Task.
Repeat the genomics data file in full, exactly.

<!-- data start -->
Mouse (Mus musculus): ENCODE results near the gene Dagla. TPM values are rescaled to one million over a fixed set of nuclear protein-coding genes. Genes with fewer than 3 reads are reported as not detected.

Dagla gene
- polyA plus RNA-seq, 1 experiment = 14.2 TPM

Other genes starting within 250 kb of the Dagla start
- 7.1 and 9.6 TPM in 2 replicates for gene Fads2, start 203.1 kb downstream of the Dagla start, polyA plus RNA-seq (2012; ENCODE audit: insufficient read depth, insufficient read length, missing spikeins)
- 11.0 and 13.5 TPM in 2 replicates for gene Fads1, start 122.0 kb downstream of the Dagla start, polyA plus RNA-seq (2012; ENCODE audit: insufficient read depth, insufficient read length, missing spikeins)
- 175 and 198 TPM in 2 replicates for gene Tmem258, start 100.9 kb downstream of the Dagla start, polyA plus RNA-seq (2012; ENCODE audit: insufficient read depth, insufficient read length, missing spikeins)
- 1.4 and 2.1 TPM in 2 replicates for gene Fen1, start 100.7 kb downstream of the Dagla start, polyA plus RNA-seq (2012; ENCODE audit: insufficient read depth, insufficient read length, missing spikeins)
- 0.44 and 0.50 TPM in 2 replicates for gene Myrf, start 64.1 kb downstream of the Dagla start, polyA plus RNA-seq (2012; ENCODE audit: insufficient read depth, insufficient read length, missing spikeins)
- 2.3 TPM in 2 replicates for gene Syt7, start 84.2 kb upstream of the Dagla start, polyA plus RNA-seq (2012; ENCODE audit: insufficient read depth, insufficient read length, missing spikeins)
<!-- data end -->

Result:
Mouse (Mus musculus): ENCODE results near the gene Dagla. TPM values are rescaled to one million over a fixed set of nuclear protein-coding genes. Genes with fewer than 3 reads are reported as not detected.

Dagla gene
- polyA plus RNA-seq, 1 experiment = 14.2 TPM

Other genes starting within 250 kb of the Dagla start
- 7.1 and 9.6 TPM in 2 replicates for gene Fads2, start 203.1 kb downstream of the Dagla start, polyA plus RNA-seq (2012; ENCODE audit: insufficient read depth, insufficient read length, missing spikeins)
- 11.0 and 13.5 TPM in 2 replicates for gene Fads1, start 122.0 kb downstream of the Dagla start, polyA plus RNA-seq (2012; ENCODE audit: insufficient read depth, insufficient read length, missing spikeins)
- 175 and 198 TPM in 2 replicates for gene Tmem258, start 100.9 kb downstream of the Dagla start, polyA plus RNA-seq (2012; ENCODE audit: insufficient read depth, insufficient read length, missing spikeins)
- 1.4 and 2.1 TPM in 2 replicates for gene Fen1, start 100.7 kb downstream of the Dagla start, polyA plus RNA-seq (2012; ENCODE audit: insufficient read depth, insufficient read length, missing spikeins)
- 0.44 and 0.50 TPM in 2 replicates for gene Myrf, start 64.1 kb downstream of the Dagla start, polyA plus RNA-seq (2012; ENCODE audit: insufficient read depth, insufficient read length, missing spikeins)
- 2.3 TPM in 2 replicates for gene Syt7, start 84.2 kb upstream of the Dagla start, polyA plus RNA-seq (2012; ENCODE audit: insufficient read depth, insufficient read length, missing spikeins)